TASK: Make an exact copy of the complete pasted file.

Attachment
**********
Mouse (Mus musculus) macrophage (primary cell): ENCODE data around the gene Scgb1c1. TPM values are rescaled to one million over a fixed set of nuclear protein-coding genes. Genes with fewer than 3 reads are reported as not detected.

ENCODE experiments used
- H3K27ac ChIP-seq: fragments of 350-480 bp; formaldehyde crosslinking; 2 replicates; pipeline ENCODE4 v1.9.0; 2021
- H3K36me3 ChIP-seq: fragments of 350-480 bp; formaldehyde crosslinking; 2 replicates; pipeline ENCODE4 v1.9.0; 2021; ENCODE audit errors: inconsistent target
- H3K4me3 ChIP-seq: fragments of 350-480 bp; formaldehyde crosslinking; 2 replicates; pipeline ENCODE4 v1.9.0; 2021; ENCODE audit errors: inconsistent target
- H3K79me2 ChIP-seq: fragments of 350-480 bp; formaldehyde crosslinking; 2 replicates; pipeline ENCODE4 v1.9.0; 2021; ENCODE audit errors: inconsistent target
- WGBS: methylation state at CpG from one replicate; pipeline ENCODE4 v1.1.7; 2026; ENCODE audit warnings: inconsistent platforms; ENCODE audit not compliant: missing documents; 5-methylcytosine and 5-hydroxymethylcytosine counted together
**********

Mouse (Mus musculus) macrophage (primary cell): ENCODE data around the gene Scgb1c1. TPM values are rescaled to one million over a fixed set of nuclear protein-coding genes. Genes with fewer than 3 reads are reported as not detected.

ENCODE experiments used
- H3K27ac ChIP-seq: fragments of 350-480 bp; formaldehyde crosslinking; 2 replicates; pipeline ENCODE4 v1.9.0; 2021
- H3K36me3 ChIP-seq: fragments of 350-480 bp; formaldehyde crosslinking; 2 replicates; pipeline ENCODE4 v1.9.0; 2021; ENCODE audit errors: inconsistent target
- H3K4me3 ChIP-seq: fragments of 350-480 bp; formaldehyde crosslinking; 2 replicates; pipeline ENCODE4 v1.9.0; 2021; ENCODE audit errors: inconsistent target
- H3K79me2 ChIP-seq: fragments of 350-480 bp; formaldehyde crosslinking; 2 replicates; pipeline ENCODE4 v1.9.0; 2021; ENCODE audit errors: inconsistent target
- WGBS: methylation state at CpG from one replicate; pipeline ENCODE4 v1.1.7; 2026; ENCODE audit warnings: inconsistent platforms; ENCODE audit not compliant: missing documents; 5-methylcytosine and 5-hydroxymethylcytosine counted together